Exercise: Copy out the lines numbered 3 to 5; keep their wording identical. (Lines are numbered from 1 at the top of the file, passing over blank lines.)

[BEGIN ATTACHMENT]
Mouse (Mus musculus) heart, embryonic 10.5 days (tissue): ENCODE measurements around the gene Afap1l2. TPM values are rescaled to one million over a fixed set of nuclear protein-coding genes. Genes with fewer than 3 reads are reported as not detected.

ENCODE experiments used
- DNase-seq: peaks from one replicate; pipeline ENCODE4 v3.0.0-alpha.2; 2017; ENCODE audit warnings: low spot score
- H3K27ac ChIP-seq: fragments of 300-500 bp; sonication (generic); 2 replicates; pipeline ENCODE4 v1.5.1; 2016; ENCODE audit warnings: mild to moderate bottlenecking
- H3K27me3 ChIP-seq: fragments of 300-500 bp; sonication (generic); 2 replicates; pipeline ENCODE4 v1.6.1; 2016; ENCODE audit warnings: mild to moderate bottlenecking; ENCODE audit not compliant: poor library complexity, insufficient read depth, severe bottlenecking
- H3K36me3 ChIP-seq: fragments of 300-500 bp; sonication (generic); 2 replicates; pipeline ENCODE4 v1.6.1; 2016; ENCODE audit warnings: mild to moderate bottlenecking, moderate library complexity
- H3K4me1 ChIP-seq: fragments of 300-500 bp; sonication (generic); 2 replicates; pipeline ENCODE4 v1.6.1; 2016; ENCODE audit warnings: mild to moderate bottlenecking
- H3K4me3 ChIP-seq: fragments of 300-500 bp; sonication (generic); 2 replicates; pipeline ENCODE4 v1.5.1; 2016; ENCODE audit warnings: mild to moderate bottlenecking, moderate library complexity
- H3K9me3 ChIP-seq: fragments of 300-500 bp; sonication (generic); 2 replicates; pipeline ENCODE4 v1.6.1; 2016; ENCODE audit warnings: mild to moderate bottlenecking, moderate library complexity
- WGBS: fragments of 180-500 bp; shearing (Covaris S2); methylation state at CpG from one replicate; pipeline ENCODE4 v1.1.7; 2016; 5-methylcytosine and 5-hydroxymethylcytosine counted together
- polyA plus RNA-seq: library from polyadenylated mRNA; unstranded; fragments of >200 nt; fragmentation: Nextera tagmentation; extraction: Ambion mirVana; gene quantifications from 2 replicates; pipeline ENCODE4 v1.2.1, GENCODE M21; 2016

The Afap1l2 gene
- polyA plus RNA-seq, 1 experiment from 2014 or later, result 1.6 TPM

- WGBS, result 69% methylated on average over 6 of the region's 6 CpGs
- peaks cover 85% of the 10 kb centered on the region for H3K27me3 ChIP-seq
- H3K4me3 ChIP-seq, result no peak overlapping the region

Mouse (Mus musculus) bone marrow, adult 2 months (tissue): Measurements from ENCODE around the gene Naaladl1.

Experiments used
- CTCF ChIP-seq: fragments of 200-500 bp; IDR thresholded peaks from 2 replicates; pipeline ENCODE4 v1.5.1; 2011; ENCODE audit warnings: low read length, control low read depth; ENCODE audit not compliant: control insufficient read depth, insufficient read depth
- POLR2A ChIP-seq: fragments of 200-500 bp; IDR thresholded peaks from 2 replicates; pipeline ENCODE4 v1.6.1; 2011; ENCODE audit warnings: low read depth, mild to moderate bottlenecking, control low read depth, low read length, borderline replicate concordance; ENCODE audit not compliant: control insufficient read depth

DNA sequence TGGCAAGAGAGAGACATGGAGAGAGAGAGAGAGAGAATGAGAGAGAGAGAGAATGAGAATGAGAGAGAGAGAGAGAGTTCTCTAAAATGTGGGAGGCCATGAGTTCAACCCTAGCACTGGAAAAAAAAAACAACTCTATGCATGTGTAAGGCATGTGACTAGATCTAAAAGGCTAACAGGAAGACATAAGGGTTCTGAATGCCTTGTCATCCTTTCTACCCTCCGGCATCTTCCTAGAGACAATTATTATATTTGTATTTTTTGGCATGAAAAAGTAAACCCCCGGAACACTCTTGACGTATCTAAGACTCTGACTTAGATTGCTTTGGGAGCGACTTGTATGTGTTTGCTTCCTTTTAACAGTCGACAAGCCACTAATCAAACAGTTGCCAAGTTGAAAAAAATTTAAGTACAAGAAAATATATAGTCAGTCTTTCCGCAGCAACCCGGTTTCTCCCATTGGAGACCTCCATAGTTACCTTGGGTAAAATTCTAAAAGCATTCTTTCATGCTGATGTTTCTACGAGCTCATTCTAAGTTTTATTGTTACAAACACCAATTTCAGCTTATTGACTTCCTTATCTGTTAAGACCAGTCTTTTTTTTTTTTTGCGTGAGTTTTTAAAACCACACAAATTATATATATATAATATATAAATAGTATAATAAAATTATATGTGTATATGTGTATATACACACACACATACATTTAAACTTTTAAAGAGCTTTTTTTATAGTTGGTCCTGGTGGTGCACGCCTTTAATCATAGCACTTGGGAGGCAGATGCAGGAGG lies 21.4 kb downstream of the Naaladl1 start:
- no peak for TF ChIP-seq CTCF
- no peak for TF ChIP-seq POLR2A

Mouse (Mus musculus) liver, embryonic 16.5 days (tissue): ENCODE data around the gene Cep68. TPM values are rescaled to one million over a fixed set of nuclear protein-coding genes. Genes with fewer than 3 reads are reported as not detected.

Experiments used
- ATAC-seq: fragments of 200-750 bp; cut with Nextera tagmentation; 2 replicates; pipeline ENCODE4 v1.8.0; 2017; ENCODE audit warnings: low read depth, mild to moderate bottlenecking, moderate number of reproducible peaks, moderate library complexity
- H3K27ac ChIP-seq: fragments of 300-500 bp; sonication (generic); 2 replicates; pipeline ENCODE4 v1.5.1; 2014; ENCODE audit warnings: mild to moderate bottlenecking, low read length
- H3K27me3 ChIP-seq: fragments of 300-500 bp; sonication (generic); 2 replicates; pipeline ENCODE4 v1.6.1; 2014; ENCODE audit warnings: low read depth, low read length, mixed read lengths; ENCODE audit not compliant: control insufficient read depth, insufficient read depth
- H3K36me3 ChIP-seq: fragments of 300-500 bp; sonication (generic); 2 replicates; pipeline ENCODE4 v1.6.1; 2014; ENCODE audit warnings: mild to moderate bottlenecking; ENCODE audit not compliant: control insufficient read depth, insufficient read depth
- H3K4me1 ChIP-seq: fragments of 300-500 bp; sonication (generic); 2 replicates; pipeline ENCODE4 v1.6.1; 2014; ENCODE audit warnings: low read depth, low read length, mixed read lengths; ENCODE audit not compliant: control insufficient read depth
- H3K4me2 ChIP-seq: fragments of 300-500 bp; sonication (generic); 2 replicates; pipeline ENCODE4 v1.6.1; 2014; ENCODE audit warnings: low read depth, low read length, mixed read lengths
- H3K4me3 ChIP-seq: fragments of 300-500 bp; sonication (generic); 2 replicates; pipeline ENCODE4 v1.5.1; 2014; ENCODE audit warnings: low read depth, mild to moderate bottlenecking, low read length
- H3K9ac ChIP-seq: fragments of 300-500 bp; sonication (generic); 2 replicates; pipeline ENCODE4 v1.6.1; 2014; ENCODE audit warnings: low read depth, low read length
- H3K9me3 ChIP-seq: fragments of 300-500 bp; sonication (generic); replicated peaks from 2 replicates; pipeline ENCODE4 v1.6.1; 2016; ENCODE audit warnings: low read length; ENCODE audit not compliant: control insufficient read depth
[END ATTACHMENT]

- DNase-seq: peaks from one replicate; pipeline ENCODE4 v3.0.0-alpha.2; 2017; ENCODE audit warnings: low spot score
- H3K27ac ChIP-seq: fragments of 300-500 bp; sonication (generic); 2 replicates; pipeline ENCODE4 v1.5.1; 2016; ENCODE audit warnings: mild to moderate bottlenecking
- H3K27me3 ChIP-seq: fragments of 300-500 bp; sonication (generic); 2 replicates; pipeline ENCODE4 v1.6.1; 2016; ENCODE audit warnings: mild to moderate bottlenecking; ENCODE audit not compliant: poor library complexity, insufficient read depth, severe bottlenecking